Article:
Canola has outstripped wheat as the number one commodity in Canada and that is not an accident but it is because the farmers are getting the world price for their canola. They are not getting the world price for their wheat. Because of canola being outside the Wheat Board, farmers have the flexibility to manage and market and get those dollars into their pocket to handle the farm income in a way that enables them to handle the risks of their business. This is important.
The other thing about the survey and why I say it is trumped up is I have been farming for 40-plus years, all my life, growing barley or wheat every year and I never got a survey. I never had a chance to vote in this trumped-up survey. If farmers are missed like me in this survey and then those numbers are used to wail about what farmers really think, then the opposition has to soberly consider what it is doing and who it is representing.
It is not by accident that in the May election only four out of the fifty six seats in Manitoba, Saskatchewan and Alberta, provinces controlled by the Wheat Board, did not go to the Conservative government. Where were those four seats? Two of them were in downtown Winnipeg, one in downtown Regina and one in downtown Edmonton. I have not seen a combine or a kernel of wheat or barley in any one of those ridings ever.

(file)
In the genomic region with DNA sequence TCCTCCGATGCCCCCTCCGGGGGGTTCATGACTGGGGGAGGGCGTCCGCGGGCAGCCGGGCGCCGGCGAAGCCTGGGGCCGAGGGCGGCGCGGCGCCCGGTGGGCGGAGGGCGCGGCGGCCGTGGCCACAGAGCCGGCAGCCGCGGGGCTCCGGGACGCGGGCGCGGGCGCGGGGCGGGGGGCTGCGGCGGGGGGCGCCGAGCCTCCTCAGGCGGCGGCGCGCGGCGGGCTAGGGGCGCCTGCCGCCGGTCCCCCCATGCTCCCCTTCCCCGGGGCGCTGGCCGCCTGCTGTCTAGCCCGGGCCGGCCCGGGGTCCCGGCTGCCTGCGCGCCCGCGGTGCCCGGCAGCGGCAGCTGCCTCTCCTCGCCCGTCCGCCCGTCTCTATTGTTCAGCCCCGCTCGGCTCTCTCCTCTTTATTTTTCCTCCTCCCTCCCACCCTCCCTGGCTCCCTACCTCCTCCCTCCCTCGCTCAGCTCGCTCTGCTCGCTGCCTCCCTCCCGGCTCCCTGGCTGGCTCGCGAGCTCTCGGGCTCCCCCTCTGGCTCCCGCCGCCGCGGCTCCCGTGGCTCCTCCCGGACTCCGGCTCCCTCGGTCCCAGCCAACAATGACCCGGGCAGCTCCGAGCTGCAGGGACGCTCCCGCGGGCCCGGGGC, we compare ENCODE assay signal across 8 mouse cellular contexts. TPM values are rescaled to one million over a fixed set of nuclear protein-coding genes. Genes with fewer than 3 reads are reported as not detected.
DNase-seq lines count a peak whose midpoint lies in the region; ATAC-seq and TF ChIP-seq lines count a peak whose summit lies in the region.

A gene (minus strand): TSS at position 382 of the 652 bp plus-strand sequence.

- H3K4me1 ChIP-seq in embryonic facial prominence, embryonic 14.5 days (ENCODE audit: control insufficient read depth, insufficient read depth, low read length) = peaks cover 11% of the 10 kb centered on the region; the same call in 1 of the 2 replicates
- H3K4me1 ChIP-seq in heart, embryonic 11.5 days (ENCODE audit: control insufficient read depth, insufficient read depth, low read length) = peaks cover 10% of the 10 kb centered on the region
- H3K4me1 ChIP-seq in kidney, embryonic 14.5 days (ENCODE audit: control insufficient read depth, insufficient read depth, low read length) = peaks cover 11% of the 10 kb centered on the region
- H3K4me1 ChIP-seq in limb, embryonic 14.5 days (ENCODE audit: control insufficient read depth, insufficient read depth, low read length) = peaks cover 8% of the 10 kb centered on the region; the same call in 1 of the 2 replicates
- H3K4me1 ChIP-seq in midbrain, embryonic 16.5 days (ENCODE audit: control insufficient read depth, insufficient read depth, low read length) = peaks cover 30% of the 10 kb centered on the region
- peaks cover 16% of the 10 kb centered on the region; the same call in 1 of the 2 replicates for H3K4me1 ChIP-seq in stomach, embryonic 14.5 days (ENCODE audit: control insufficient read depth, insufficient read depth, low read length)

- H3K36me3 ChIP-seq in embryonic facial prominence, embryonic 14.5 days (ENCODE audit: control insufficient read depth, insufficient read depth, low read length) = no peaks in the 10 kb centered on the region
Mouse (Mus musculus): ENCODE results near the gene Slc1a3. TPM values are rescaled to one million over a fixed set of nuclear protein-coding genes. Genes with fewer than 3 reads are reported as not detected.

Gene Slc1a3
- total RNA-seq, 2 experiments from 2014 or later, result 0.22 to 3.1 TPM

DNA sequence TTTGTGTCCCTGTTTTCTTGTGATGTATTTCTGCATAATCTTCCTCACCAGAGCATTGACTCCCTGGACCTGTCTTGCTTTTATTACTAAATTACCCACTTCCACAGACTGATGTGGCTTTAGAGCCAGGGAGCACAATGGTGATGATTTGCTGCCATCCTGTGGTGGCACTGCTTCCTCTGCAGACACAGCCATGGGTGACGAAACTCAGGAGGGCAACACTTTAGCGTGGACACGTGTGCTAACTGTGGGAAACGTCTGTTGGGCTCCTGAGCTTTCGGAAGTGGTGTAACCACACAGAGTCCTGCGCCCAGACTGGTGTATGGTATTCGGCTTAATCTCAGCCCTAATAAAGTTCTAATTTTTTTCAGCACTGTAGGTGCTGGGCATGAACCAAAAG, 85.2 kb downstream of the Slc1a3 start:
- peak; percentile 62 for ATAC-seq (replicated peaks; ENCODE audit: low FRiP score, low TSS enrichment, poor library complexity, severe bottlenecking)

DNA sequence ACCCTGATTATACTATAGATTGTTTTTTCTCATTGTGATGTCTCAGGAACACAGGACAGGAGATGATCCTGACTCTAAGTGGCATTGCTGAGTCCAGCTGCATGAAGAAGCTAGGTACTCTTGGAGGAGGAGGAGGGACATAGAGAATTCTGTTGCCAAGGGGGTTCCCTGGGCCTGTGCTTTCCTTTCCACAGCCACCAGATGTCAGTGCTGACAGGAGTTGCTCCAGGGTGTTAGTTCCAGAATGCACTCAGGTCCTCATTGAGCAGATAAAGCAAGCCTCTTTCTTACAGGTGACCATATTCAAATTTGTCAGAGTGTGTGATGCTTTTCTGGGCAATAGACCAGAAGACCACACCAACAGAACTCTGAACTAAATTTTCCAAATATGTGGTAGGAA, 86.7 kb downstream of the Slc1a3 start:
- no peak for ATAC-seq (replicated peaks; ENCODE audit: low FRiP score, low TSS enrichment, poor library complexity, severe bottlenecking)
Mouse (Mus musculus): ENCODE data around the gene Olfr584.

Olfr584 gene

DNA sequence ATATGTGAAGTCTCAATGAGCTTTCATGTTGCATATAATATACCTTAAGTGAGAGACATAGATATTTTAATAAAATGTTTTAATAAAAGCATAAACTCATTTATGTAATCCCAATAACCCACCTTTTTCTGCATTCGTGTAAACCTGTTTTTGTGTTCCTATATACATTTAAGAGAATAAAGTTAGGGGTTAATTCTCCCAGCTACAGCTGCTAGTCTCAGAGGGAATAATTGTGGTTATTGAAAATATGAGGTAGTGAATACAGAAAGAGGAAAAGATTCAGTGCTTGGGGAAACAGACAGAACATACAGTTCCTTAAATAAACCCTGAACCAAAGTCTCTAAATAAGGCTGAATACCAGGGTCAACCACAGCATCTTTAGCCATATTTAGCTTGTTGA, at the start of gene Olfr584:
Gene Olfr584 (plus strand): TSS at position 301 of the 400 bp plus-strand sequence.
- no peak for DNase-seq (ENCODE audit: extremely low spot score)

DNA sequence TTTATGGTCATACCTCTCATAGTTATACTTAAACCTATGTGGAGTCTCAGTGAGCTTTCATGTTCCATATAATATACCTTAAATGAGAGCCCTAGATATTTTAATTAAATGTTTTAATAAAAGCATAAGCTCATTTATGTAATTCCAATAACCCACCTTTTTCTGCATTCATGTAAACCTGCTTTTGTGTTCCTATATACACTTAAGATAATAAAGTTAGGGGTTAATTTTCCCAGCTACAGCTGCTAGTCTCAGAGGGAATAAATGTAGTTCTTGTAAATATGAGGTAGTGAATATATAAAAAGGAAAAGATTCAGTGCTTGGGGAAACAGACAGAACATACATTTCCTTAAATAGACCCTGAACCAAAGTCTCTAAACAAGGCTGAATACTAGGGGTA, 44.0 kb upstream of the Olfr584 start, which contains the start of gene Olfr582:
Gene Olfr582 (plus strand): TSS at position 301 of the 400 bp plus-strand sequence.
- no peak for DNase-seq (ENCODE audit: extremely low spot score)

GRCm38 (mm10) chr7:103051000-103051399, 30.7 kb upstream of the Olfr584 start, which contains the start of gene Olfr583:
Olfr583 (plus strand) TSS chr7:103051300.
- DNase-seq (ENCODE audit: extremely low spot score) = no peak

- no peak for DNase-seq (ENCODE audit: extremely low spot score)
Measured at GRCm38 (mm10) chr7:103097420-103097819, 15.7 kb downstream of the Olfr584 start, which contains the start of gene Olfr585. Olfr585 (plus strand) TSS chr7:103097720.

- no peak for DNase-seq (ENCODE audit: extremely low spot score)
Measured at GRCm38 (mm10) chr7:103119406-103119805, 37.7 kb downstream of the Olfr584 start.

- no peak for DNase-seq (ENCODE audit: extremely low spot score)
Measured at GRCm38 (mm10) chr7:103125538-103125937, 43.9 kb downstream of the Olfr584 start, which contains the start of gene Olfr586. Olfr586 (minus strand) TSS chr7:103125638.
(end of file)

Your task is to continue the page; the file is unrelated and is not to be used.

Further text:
So when members look at this piece of legislation, they should put aside ideology and do the right thing for agriculture and for farmers. Let us just for a second assume that the monopoly of the Wheat Board, if it is dual-marketed, is going to compromise the value at the farm gate. Then they would never have to worry about it because every farmer is astute enough to market their grain where they will get the best value for it. If that is the Wheat Board, that is where they will go. If that happens, nothing will change.
However, all this bill would do is allow farmers the opportunity to market their grain where they feel they can get better value for that dollar. If they can get a better value for the bushel of wheat or barley in an independent way by another avenue, then the question has to be asked how that can possibly be when the Wheat Board has a monopoly and has the inside track on getting the best value for farmers.
As I said a few minutes ago, if it were true that farmers were getting the best value for their wheat and barley, American farmers would be bringing their wheat here to capitalize on that marketing opportunity. That is not the case. The opposite is the case and there is a reason for it and it is that farmers are astute enough to understand their business plan and understand what is in their best interests as they move forward.